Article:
Sometimes I still have problems with plane flights, particularly when I'm not looking forward to where I'm going.
And this has been, like, the longest, hottest, most stuck-inside summer I've had since I've moved to Phoenix, and I was just at home in New York for a week where everything was lush and shady and green and I went running down by the river every day and the whole place smelled like water and I ate dinner with my family every night, so I wasn't looking forward to coming back to the desert and my one-bedroom place and running on a treadmill.
And the plane from Buffalo to Detroit was one of those teensy little puddle jumpers and I was sitting right over the wing and we got up into the air and it was all real pretty and green and the sun was setting...and then the engine noise stopped.
There was nothing wrong with the plane, at all; it had to do with my perspective and where I was sitting on the plane and normal function in a headwind, but it seriously sounded like the engines had shut off and the only noise was the wind, and I freaked.
But then the noise started again, and no one else freaked, so I relaxed a little, even though it kept happening; finally we began approaching Detroit, and then the pilot announced that there was a holdup because of the weather and we would be in a holding pattern for the next 25 minutes at 14,000 feet and I death-grabbed at the seatrest and tried not to show that I was about to hyperventilate, because that's not nice to the other passengers.
Five minutes later, the pilot came on the intercom again and said, "Looks like it's our lucky day, we've been cleared to land and we'll be on the ground in 10 minutes," and then, in a colossal tribute to bad patterns of thinking, I freaked out more. I was thinking, Don't say that! You're going to f*cking jinx us! LUCKY?! WHAT IS WRONG WITH YOU?
Then the rational part of my brain looked up and went, "You know, it's not entirely out of the realm of possibility that things could go well. Maybe it is your lucky day."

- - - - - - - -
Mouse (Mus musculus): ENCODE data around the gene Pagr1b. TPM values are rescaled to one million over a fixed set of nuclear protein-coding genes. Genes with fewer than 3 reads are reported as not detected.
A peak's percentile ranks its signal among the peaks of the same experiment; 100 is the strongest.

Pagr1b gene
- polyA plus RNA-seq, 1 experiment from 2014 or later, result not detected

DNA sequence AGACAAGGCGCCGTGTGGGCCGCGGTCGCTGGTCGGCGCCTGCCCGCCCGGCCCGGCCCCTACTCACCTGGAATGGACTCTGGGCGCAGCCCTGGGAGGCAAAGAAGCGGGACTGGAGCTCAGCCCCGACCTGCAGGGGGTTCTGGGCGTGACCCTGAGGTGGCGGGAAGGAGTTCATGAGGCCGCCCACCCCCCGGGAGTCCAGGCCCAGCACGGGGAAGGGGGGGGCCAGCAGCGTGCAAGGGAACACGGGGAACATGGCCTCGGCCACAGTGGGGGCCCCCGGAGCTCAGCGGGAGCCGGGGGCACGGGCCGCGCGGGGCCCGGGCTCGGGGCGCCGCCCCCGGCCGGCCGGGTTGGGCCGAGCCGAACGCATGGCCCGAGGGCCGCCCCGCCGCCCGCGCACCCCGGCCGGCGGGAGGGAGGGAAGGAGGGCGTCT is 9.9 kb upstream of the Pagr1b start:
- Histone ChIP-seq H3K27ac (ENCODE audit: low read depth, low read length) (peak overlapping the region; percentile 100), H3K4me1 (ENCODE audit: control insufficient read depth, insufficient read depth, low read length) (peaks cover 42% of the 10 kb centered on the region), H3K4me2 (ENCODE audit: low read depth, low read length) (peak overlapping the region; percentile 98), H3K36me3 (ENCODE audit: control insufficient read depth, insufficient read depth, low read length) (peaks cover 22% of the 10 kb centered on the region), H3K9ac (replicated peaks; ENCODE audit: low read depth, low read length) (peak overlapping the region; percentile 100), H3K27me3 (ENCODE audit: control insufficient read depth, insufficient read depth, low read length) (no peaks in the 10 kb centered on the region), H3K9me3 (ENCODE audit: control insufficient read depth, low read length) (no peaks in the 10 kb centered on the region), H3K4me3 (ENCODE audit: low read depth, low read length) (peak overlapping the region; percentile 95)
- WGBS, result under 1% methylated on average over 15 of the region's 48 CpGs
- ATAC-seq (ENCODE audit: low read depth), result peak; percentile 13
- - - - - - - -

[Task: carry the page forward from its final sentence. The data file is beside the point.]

I told my rationality to shut the hell up, and then we landed, and everything was fine.
The next day, I went in to work, and had a nearly parallel experience: while I was on vacation there was a huge miscommunication, and a video project we'd been working on hadn't gotten submitted before a contest deadline, and it was just as much my fault as my coworker's. I panicked. I called my dad and freaked out and didn't know what to do, or how to tell my boss we'd dropped the ball on something the president of the Science Center had specifically asked us to do.
My dad (playing the part of the rational section of my brain) said, "Why don't you call the contest people and ask them if you can submit it late?"
"I guess," I agreed, knowing that deadlines were deadlines and nobody who had been hired to run a contest would be that soft or nice.
But I wrote an e-mail, explaining the problem, and asking her to please not penalize the kids who had done the video for my mistakes in communication at work and could we please please please still submit the video, and while I was sitting there practicing my resignation letter and trying to remember how to breathe, she responded with,
"Yes, of course. Just submit to such-and-such a website and send me the link."
Somehow, I've allowed myself to become the kind of person who expects to die in a plane crash and be denied kindnesses by strangers. My brain is so prepared for my hopes and dreams to be crushed like leaves underfoot that the concept, "Maybe we're just lucky" is foreign to me. Which is way scarier than anything that could possibly go wrong.
So I'm going to go outside now, where it's sunny, and try to find my luck again.